• Books and reading,  History

    Courage and conflict: ‘Sisters of the Resistance’ by Christine Wells

    I remember being in Paris, on a much-anticipated trip in 2015, falling in love with this amazing city (of course!) and imagining Nazi boots tramping the beautiful cobblestoned streets. I could almost hear the tanks rumbling through the city. I wondered: what would it have been like for Parisians, experiencing the fear and humiliation of German occupation?

    Sisters of the Resistance, by Aussie author Christine Wells, is a novel that plunges the reader into that experience, but also allows us to imagine how cities such as Paris were, straight after the war. How did Parisians survive the relentless assaults on their beautiful city and their lives? How much did rationing and fear impact on everyday experiences and for how long, after peace finally arrived?

    Paris was bleak in the winter with the plane trees leafless and grey. While the bombings had not touched the part of the city in which Yvette now hurried along, the place had the air of a beautiful, damaged creature still licking its wounds. Now that winter had come, all its scars were laid bare.

    Sisters of the Resistance p8

    The novel moves between 1947 and 1944, which was a time approaching the end of the war but still a dangerous one, as the Nazis grew ever more desperate and vicious.

    The sisters of the title are Yvette and Gabby, young women of very different personalities and approaches to their wartime experiences. Gabby is the eldest; sensible and cautious, just wanting to survive the war as best she can. Yvette is more impulsive, driven by a need to do something to help her city and country in its struggle against Nazi oppression. I enjoyed the contrasting characters: one accidentally and reluctantly drawn into resistance work; the other eager, if naïve about the dangers involved.

    As with many good historical fiction novels, this one was inspired by the true story of Catherine Dior, the sister of the more famous French fashion icon Christian. She worked and fought for the Paris resistance before her arrest, torture and incarceration in a German concentration camp. I had been introduced to her story before, via another novel about WWII, The Paris Secret by Natasha Lester. Hers is a remarkable story and in this new novel, Christine Wells has woven a moving and exciting tale about other women who contributed in their own ways to the cause of French freedom.

    The murkiness of the world of the resistance is explored as the characters navigate their way through the difficult (sometimes impossible) choices they are faced with:

    “At what point does it become collaboration? At what point treason? Do we judge by someone’s actions or by their intentions?”

    Sisters of the Resistance p102

    There are hints and glimpses of intrigue, betrayals and danger that kept me turning the page, and prompted me to wonder what I would do, if faced with similar situations and dilemmas that called upon every atom of strength I possessed.

    Sisters of the Resistance is published by William Morrow, an imprint of HarperCollins, in July 2021.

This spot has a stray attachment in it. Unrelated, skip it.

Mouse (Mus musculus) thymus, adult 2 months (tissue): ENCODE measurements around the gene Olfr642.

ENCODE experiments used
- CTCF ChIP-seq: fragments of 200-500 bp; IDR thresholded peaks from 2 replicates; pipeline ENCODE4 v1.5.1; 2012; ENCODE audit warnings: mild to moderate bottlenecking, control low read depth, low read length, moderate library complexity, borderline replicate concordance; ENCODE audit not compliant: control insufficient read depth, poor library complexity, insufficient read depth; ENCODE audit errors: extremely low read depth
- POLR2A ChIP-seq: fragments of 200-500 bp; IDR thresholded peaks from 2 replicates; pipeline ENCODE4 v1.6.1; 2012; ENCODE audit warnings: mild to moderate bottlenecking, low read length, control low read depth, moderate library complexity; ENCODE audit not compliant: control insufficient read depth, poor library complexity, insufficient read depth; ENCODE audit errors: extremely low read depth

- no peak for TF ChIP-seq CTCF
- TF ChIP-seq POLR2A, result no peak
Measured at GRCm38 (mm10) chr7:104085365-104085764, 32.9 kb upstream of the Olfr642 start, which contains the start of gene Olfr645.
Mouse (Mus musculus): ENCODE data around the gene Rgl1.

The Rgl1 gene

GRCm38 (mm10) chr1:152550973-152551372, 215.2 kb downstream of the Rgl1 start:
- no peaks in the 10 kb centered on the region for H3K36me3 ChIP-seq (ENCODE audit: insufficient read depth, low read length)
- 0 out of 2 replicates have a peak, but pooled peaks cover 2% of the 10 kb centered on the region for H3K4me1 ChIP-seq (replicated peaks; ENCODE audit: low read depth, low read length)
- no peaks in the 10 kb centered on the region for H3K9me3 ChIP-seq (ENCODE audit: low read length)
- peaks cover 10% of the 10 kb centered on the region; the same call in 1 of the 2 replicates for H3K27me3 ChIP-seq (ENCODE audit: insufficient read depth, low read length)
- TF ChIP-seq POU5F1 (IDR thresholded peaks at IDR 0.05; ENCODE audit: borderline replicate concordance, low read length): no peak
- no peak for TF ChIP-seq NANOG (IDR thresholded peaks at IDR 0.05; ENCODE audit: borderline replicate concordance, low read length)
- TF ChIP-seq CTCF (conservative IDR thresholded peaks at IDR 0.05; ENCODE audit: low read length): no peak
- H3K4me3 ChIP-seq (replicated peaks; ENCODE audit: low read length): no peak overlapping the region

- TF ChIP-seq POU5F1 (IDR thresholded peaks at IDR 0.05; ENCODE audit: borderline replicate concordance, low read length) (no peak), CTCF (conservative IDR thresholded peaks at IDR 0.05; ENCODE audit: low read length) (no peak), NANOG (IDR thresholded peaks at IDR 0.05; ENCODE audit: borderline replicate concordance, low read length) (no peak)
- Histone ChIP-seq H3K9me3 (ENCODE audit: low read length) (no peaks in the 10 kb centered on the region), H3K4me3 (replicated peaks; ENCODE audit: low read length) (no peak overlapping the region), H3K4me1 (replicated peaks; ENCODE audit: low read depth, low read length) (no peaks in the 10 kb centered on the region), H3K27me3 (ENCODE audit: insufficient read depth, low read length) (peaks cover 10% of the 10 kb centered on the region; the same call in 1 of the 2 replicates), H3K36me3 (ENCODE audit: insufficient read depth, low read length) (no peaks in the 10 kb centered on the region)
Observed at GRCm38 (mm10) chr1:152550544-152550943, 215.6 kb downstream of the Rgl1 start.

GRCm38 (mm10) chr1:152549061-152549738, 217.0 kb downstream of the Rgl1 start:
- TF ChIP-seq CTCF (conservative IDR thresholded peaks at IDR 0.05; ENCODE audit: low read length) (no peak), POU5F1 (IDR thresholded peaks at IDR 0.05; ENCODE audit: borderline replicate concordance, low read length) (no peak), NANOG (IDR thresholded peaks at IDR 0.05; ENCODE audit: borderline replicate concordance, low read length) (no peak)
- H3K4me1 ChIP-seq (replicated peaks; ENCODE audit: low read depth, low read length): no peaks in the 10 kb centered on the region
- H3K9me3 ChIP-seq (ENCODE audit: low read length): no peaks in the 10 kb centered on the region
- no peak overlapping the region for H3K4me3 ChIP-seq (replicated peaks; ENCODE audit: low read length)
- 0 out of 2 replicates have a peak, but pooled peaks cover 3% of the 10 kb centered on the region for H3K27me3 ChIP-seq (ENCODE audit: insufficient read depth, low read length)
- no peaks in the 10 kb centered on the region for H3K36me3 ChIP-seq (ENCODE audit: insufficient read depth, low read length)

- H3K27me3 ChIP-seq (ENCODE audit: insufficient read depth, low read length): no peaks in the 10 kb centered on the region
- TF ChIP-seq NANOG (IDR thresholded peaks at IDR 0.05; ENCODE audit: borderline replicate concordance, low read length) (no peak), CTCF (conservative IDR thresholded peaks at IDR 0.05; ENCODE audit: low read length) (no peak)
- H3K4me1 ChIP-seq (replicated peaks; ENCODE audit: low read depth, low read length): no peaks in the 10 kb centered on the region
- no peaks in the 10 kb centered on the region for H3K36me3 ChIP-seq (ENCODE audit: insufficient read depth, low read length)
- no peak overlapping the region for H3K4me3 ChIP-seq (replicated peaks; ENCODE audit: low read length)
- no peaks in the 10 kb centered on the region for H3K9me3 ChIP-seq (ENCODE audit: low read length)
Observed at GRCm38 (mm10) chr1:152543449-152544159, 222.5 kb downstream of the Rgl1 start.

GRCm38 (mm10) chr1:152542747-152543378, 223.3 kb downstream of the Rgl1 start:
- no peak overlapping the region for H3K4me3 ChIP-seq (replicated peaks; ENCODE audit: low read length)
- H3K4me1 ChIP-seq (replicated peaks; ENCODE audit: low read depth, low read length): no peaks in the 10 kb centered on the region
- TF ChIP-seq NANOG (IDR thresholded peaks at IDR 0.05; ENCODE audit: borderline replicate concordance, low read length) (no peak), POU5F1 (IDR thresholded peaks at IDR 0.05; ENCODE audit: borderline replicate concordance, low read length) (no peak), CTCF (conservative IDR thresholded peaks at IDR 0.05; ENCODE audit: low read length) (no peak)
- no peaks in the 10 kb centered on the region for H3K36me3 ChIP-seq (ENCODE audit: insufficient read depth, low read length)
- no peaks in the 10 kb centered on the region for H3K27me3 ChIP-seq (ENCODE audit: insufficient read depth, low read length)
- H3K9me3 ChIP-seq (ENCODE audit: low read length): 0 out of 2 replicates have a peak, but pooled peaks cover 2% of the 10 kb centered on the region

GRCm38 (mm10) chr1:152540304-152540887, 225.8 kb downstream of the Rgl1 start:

My thanks to the publishers for a review copy.

  • Books and reading,  History

    Rollicking re-telling: ‘The Good Wife of Bath’ by Karen Brooks

    In her re-telling of Geoffrey Chaucer’s well-known story within The Canterbury Tales, Australian author Karen Brooks has brought us the dry tone of a mediaeval English woman whose rags-to-riches-back-to-rags life is full of passion, love, misfortune and plain bad luck.

    The author’s extensive and meticulous research into the period makes for a warts-and-all glimpse of England in the fourteenth century, including the awfulness of life for so many women. There is the Wife’s first marriage at twelve years old to a man more than twice her age. There is poverty, plague, domestic violence and abuse. There is also humour, bawdiness and plain speaking, making for plenty of laugh-out-loud moments for the reader.

    The disrespect in which women were generally held at the time is not airbrushed out of Brook’s version, and her Good Wife demonstrates the struggle that women had to gain and retain any agency over their lives.

    Eleanor/Alyson lives out her eventful life against a backdrop of tumultuous times in England and Europe. Death of a king, battling popes, resurgences of the plague, changes in industry and the economy, are all woven skillfully into the fabric of the story, much as the Good Wife herself learns to spin and weave beautiful thread and fabric. Reflecting on her life and the family and community she has created around her, Eleanor/Alyson thinks:

    How did this happen? This marvellous workshop of colour and quality – of bonds tighter than the weave itself. I couldn’t take all the credit. It had been a combined effort… every household, every husband, had added its own ingredient – coin, wool, skills, but above all, people.

    The Good Wife of Bath p313

    Brooks explores the long-standing debate over Chaucer’s intent in writing a story that ostensibly mocked women who wish to be in control over their own lives, opting for the interpretation that it was meant as a satire. Whatever his motives, The Good Wife of Bath offers a modern-day take on his original story.

    It’s an engrossing and rollicking re-interpretation of a classical English story that will please lovers of historical fiction, especially those set in the mediaeval period.

    The Good Wife of Bath is published by HQ Fiction in July 2021.
    My thanks to the publishers for a copy to review.

  • Children's & Young Adult Books

    Books and Magic: ‘The Travelling Bookshop’ by Katrina Nannestad